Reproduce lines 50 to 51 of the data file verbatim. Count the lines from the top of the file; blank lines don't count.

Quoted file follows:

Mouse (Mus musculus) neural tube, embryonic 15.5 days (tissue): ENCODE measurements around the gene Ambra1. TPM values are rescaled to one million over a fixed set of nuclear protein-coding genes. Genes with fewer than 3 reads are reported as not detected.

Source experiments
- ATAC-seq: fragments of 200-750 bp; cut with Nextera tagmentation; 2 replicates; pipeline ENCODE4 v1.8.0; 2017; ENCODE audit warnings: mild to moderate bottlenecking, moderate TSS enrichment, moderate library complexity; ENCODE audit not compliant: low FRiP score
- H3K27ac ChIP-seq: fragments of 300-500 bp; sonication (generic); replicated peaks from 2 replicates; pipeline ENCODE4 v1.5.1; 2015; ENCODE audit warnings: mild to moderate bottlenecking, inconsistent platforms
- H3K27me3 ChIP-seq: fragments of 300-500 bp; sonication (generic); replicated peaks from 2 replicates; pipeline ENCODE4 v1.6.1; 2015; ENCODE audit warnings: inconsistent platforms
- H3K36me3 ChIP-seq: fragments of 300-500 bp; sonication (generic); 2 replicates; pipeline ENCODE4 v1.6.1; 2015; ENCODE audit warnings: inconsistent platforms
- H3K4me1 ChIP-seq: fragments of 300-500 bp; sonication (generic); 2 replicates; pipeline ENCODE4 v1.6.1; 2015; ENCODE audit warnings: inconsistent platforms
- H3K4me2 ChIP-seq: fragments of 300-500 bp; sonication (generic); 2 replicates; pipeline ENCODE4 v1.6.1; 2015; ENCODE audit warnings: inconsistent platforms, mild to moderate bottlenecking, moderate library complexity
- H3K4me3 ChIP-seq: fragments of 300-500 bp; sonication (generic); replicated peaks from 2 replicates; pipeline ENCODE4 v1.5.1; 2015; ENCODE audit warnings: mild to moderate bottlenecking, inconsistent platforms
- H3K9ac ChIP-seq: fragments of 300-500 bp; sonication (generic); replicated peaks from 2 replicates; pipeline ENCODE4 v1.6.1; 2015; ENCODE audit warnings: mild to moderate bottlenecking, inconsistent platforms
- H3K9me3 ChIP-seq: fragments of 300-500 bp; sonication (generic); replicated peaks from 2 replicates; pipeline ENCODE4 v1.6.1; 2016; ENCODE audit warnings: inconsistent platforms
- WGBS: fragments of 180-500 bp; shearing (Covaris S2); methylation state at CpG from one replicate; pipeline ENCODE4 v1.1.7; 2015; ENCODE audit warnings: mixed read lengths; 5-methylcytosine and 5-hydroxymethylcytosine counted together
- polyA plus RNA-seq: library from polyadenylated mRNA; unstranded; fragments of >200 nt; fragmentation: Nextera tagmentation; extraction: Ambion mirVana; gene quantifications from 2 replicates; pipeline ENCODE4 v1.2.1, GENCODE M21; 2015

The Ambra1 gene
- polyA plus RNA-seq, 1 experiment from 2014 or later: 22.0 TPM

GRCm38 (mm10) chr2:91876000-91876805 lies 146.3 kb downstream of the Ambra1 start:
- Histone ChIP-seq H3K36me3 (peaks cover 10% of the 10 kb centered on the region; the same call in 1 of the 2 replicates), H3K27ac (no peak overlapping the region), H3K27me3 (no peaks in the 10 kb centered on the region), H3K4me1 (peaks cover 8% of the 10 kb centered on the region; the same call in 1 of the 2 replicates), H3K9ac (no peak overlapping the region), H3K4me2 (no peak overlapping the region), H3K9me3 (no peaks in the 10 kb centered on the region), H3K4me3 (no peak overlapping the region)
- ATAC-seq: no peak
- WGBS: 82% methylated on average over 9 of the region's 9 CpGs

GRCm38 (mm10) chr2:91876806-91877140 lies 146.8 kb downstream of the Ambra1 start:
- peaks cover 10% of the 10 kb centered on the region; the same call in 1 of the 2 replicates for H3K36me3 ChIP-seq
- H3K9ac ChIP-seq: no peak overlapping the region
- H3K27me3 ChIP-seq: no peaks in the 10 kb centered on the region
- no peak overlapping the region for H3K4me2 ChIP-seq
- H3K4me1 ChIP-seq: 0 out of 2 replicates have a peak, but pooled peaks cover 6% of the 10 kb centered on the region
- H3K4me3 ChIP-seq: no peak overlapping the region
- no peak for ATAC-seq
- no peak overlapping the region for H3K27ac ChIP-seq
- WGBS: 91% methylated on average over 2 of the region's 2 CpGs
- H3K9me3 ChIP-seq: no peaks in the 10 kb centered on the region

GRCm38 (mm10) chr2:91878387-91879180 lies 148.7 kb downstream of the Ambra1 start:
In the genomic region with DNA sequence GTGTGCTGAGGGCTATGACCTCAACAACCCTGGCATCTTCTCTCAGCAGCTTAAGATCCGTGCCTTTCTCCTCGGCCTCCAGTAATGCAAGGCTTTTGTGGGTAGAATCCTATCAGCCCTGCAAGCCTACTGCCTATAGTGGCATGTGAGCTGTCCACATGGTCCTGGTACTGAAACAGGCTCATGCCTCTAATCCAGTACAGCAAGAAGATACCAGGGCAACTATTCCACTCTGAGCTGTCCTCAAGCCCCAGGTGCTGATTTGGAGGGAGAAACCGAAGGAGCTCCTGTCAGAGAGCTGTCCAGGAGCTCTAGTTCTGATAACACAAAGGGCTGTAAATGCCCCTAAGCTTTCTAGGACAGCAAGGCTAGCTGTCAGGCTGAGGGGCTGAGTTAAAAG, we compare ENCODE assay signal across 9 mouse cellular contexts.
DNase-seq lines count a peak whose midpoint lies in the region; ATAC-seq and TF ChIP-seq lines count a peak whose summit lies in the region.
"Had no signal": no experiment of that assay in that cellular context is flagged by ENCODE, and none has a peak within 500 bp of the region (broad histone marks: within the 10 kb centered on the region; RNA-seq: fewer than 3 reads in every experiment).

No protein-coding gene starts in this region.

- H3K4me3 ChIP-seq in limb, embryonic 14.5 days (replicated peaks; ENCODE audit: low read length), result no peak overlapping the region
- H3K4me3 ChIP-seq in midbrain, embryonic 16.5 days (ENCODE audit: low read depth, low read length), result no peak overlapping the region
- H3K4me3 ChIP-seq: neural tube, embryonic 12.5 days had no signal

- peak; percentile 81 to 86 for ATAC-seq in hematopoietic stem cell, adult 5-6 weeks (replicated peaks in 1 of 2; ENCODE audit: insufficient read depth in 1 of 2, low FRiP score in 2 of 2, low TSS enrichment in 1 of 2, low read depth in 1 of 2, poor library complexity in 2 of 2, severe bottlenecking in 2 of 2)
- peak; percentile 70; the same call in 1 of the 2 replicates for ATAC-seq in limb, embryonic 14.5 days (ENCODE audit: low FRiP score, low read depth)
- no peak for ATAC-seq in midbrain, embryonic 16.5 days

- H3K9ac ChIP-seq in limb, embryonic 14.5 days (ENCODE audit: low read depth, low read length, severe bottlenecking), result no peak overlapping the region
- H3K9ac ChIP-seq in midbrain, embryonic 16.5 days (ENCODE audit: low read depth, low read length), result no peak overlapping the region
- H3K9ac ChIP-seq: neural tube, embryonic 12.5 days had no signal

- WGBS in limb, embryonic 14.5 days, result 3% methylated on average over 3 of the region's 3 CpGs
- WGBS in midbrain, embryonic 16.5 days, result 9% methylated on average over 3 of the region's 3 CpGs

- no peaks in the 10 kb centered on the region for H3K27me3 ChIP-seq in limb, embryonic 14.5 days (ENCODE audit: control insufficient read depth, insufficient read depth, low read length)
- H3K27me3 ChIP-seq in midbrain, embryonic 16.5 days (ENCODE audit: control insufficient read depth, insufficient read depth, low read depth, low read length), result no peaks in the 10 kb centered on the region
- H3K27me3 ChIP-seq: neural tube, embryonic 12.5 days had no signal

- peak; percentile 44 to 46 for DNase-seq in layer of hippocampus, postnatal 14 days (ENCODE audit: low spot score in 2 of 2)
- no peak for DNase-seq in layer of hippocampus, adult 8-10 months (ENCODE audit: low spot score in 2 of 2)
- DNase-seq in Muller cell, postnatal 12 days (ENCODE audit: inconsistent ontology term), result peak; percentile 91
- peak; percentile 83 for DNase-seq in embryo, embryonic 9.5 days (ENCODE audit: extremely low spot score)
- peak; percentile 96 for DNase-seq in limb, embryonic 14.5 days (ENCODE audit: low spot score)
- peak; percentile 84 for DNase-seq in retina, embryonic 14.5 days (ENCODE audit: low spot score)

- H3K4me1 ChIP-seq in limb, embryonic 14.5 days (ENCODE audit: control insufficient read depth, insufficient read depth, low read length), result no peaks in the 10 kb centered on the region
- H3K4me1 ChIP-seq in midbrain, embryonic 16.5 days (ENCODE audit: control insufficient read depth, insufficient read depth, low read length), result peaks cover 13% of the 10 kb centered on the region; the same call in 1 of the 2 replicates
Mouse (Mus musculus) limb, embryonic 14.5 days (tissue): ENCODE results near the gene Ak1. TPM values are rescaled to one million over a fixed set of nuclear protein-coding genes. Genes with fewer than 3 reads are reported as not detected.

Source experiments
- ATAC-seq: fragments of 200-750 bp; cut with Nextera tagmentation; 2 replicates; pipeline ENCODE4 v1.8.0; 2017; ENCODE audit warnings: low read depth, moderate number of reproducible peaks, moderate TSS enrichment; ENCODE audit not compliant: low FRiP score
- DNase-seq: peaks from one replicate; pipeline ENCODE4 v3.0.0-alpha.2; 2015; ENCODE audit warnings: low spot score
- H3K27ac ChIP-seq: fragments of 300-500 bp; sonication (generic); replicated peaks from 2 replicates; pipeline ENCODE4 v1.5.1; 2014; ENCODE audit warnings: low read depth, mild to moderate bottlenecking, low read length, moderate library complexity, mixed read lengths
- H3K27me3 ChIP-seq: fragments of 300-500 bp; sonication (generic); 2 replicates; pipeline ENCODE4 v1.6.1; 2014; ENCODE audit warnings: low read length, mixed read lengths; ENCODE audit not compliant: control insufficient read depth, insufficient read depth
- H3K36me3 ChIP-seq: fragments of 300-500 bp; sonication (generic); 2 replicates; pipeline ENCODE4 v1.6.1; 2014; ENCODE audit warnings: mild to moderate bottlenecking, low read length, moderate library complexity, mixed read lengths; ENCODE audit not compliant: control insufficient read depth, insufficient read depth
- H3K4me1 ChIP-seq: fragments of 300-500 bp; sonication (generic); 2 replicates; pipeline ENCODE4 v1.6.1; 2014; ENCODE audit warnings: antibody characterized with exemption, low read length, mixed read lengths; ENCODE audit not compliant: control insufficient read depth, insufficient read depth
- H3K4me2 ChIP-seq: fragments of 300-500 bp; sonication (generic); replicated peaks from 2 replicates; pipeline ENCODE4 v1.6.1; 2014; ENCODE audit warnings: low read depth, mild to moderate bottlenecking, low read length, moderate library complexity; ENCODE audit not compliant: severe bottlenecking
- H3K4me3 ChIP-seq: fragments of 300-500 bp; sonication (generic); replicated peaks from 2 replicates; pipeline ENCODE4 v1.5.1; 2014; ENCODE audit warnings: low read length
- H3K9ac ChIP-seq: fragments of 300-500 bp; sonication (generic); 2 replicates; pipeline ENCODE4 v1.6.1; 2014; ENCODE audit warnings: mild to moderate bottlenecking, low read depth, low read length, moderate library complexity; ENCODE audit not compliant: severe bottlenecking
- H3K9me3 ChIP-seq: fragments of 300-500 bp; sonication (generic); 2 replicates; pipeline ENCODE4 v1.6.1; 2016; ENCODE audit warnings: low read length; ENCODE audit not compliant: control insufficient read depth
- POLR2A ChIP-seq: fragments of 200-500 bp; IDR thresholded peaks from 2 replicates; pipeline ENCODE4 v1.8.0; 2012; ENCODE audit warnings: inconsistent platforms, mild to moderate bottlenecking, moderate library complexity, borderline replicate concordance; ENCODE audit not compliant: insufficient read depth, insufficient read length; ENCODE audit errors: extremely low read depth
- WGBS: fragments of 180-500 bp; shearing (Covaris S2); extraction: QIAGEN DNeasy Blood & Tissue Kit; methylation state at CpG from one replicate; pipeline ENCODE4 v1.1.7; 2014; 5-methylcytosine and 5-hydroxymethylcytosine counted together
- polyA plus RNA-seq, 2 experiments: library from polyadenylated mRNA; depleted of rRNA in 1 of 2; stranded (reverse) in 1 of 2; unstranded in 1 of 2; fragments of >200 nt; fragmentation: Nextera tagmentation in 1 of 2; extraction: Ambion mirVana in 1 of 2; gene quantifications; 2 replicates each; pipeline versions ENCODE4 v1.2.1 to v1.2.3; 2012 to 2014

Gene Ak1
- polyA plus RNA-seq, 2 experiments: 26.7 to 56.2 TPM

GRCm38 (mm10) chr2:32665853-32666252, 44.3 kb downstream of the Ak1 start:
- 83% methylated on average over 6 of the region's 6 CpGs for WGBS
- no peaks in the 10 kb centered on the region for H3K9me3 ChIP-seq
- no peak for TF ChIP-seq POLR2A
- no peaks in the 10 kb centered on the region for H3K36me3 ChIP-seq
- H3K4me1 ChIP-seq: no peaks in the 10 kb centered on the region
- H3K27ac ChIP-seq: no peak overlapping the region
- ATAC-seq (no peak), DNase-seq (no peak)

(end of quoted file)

- peak; percentile 44 to 46 for DNase-seq in layer of hippocampus, postnatal 14 days (ENCODE audit: low spot score in 2 of 2)
- no peak for DNase-seq in layer of hippocampus, adult 8-10 months (ENCODE audit: low spot score in 2 of 2)